Side items are a must, particularly the chunky cole slaw ($1.30) that emphasizes red cabbage, and a cup of matzo-ball soup ($2.25) that is so flavorful it actually makes chicken soup an exciting option for lunch. Steak fries are worth the extra expense, too; it was thoroughly soft and fluffy inside, crisp outside. A half order will more than suffice ($1.25), unless that's all you're eating. The only let down was the leaden New York cheesecake ($2.25).

    Lunch-only Celebrity Delly closes at 2:30 p.m. weekdays, but breakfast is served all week long, with hot-off-the-griddle combinations of eggs, omelets, corned-beef hash, pancakes and French toast.

    I have a secret to tell you, one that might shake up everything you think you know. We did not invent good food. The concept of interesting flavors and combinations of ingredients did not appear full blown with our generation, or the one before us.

    We have become so accustomed to "the next great thing", so enamored of trends, that we overlook cuisines that have stayed the same for hundreds of years. Often they are the products of hardship and necessity, but they've survived – and this is a pretty radical notion – because they are good.

    We have become so accustomed to "the next great thing", so enamored of trends, that we overlook cuisines that have stayed the same for hundreds of years. Often they are the products of hardship and necessity, but they've survived – and this is a pretty radical notion – because they are good.

    Shame on those monolithic tourist-trap facades claiming to be restaurants, with blazing microwaves and lowered opinions of their guests, able to provide neither the steak nor the sizzle. I would challenge any nouveau-cuisine kitchen Wunderkind who slaps a truffle on a shrimp and calls it "fusion" to dine at Chef Henry's Café and say afterwards that they can prepare a more satisfying dinner.

    Shame on those monolithic tourist-trap facades claiming to be restaurants, with blazing microwaves and lowered opinions of their guests, able to provide neither the steak nor the sizzle. I would challenge any nouveau-cuisine kitchen Wunderkind who slaps a truffle on a shrimp and calls it "fusion" to dine at Chef Henry's Café and say afterwards that they can prepare a more satisfying dinner.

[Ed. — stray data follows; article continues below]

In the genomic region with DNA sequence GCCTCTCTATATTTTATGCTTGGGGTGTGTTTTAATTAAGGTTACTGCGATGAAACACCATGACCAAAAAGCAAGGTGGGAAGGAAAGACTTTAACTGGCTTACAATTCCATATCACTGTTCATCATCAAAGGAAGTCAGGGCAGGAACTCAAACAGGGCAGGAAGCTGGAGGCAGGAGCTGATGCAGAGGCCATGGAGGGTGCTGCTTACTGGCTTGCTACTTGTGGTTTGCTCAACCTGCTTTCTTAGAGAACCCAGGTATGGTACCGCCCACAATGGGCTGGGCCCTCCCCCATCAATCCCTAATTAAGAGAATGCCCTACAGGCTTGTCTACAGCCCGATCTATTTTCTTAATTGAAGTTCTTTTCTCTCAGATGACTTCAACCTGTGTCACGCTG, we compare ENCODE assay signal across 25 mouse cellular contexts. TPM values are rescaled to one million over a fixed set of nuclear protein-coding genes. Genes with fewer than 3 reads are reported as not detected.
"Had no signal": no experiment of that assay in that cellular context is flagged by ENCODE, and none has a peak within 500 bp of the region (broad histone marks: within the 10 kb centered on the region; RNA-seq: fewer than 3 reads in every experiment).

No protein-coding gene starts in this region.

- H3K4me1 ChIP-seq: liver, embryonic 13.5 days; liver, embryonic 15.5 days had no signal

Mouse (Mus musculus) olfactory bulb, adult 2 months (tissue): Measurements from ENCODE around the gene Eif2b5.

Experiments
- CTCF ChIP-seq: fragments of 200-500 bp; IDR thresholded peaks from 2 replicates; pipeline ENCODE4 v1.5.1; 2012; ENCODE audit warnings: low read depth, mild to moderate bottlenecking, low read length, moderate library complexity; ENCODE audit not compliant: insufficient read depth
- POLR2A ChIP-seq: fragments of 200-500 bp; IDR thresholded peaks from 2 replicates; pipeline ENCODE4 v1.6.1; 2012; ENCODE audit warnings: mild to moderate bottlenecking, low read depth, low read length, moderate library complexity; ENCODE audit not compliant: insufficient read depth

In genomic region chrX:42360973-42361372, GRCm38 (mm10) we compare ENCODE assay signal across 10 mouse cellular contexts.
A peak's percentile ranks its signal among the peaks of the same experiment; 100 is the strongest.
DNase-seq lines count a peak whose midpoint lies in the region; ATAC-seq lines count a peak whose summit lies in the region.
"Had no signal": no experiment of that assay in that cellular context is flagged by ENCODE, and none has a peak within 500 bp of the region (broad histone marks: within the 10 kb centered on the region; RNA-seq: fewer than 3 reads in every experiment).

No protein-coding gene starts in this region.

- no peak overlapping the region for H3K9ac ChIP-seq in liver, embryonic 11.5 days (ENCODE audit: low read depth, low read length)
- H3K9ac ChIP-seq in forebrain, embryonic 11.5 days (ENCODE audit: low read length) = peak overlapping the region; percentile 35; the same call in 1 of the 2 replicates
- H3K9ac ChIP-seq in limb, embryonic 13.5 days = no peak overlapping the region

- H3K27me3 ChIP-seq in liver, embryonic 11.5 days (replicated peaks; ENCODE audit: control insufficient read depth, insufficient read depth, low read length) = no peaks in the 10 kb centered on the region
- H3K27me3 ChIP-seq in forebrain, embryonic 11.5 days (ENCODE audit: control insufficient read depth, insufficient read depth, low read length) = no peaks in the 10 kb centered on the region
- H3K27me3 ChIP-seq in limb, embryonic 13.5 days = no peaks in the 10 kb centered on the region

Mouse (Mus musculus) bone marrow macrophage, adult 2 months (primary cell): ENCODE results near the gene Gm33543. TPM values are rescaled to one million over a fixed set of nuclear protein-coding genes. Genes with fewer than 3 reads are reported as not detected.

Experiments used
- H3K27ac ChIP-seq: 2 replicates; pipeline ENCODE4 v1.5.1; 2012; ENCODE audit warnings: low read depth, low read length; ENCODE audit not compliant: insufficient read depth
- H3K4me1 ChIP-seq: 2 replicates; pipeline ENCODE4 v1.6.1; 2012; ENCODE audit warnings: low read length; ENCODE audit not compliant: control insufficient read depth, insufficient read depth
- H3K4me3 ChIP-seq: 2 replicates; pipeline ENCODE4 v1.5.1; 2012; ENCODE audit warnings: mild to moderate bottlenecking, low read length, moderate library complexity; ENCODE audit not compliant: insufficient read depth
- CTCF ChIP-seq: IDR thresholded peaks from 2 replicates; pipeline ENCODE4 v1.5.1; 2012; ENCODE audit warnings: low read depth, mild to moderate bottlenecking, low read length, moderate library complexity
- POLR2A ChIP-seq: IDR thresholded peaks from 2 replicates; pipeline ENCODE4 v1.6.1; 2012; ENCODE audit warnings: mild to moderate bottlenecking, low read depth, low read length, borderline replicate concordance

The Café itself is unpretentious, harbored in a strip mall just past the point where you figure you must have passed it, there's nothing out here, when there it is next to the 7-11. A storefront establishment, the simple decor done up in sherbet colors of salmon and green does nothing to distract from the quality of the food. This is Henrich Brestowski's other place, a scant 2-1/2 miles down Howell Branch Road from the Tip-Top Bistro, where he updates classic European dishes with great results. Here Brestowksi barely swerves from tradition, making flour spaetzel dumplings by hand and slow-simmering split pea soup.

    The Café itself is unpretentious, harbored in a strip mall just past the point where you figure you must have passed it, there's nothing out here, when there it is next to the 7-11. A storefront establishment, the simple decor done up in sherbet colors of salmon and green does nothing to distract from the quality of the food. This is Henrich Brestowski's other place, a scant 2-1/2 miles down Howell Branch Road from the Tip-Top Bistro, where he updates classic European dishes with great results. Here Brestowksi barely swerves from tradition, making flour spaetzel dumplings by hand and slow-simmering split pea soup.

    Hungarian and Bohemian specialties like golubky – cabbage rolls stuffed with beef and pork and served with sauerkraut – or veal bratwurst cooked in mustard sauce (both $9.95) are prepared faithfully to tradition. This is a restaurant that is proud of the food it makes; nobody would stew dark chicken meat for the chicken paprikash ($11.95) until it falls apart at the touch of a fork unless they truly wanted people to enjoy it. The Café focuses on schnitzel, either pork or veal pounded thin and quickly sautéed, by serving it several different ways. Depending on the accompaniment, cream or wine sauce, simply breaded or topped with cheese, the meat takes on totally different flavors (the dishes range from $10.95 to $13.95).